Linksys Aims to Fill Apple's AirPort Void With Cheaper Dual-Band Velop Mesh Wi-Fi System

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Last Thursday, Apple announced the discontinuation of its AirPort lineup of wireless routers, marking the end of an era that at times saw the company push the boundaries of wireless networking. Apple says it will continue selling the existing AirPort products until supplies are gone, which leaves the Velop mesh system from Linksys as the sole Wi-Fi router product sold by Apple.

Linksys debuted its tri-band Velop system last year, and Apple began selling it around the beginning of this year, priced at $350 for a two-pack or $480 for a three-pack. With a mesh Wi-Fi system, multiple nodes work seamlessly together to provide greater coverage than a traditional access point.

The tri-band Velop system is a bit pricey compared to some other options on the market, but it works well, providing strong coverage throughout your home and offering features such as guest networking, parental controls, and device prioritization.

Original tri-band (left) and new dual-band (right) Velop systems from Linksys

While the original Linksys Velop remains a highly rated router option and Apple's third-party system of choice, the fairly high price can be a barrier to entry, and so users who have so far held back from taking the plunge into mesh Wi-Fi networking may be interested to know that Linksys today is launching its lower-cost dual-band Velop system. I've had a brief opportunity to try out the new dual-band system, and while it doesn't have quite the high-end specs of the original tri-band system, it still appears to be a solid option for many users as long as your house isn't too large, and it comes with a much lower price tag.

I have Google Fiber with a 100/100 Mbps connection in my 1800 square foot home, but my office is at the farthest point from the fiber jack and my Wi-Fi speeds suffer significantly at that distance. Upon activating my Google Fiber service earlier this year, I quickly found that my AirPort Time Capsule provided a stronger signal than Google's router, so I initially used the Time Capsule to provide my Wi-Fi but even that offered inconsistent performance in my office, occasionally reaching 90/90 Mbps speeds but frequently managing only in the range of 5-10 Mbps despite typically showing full signal bars.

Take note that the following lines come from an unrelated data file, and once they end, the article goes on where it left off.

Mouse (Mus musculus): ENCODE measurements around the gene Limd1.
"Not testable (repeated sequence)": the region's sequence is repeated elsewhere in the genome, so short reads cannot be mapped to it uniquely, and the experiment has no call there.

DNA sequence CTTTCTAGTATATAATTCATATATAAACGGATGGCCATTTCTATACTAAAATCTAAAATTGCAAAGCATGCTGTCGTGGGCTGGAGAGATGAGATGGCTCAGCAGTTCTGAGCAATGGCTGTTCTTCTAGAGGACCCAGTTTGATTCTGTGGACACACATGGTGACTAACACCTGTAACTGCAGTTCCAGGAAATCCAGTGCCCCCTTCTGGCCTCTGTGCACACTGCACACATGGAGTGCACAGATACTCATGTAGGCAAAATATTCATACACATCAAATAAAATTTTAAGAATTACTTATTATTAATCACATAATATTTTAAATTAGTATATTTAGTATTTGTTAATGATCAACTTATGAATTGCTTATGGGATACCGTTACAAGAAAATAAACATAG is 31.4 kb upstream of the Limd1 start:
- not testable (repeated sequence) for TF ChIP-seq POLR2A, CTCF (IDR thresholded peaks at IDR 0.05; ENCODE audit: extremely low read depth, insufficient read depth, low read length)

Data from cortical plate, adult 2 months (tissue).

When I moved from the single AirPort access point to the tri-band Velop, I immediately saw full coverage throughout my home using a three-node system including a node in my office, giving me essentially full speed from anywhere in my home.

Linksys touts the tri-band Velop system as covering up to 6,000 square feet at 2,000 square feet per node, so there was plenty of range to spare in my home. The tri-band system offers one 2.4 GHz and two 5 GHz 802.11ac Wi-Fi radios, as well as MU-MIMO and beamforming support for maximum throughput of up to a theoretical 2200 Mbps.

Dual-band Velop node

Competitively priced at $129 for a one-pack, $199 for a two-pack, or $299 for a three-pack, the new dual-band Velop system drops one of the 5 GHz radios, reducing theoretical throughput to 1300 Mbps. Range is also slightly less, with each node covering up to 1500 square feet for a maximum of 4500 square feet with the three-pack system. The dual-band Velop nodes also come in slightly smaller than the tri-band models, measuring about two inches shorter and the same 3.1 inches square in the base.

Screenshots from Velop setup process in iOS app

In my brief testing of the new dual-band Velop, I was definitely able to see the reduced coverage, as I did run into a couple of issues during the setup process where I was unable to add additional nodes due to various Wi-Fi connection issues. I eventually did get everything configured with blue status lights indicating solid Wi-Fi signals on all nodes.

Speeds were also not as fast through the dual-band system, as I consistently saw download and upload speeds around 30 Mbps from my office. It definitely appears to be an issue with pushing the range of the dual-band system despite the modest size of my home, as moving my devices closer to the primary node delivers fast speeds in excess of 90 Mbps.

Wi-Fi download and upload speeds on dual-band Velop at farthest reaches of my home

As with the tri-band model, all nodes in the dual-band Velop system are designed to work together to optimize coverage of your floor plan, making the most efficient use of bands and channels based on your usage habits. The network is also self-healing, with nodes able to reconnect to each other and the network if one of the nodes goes offline for some reason.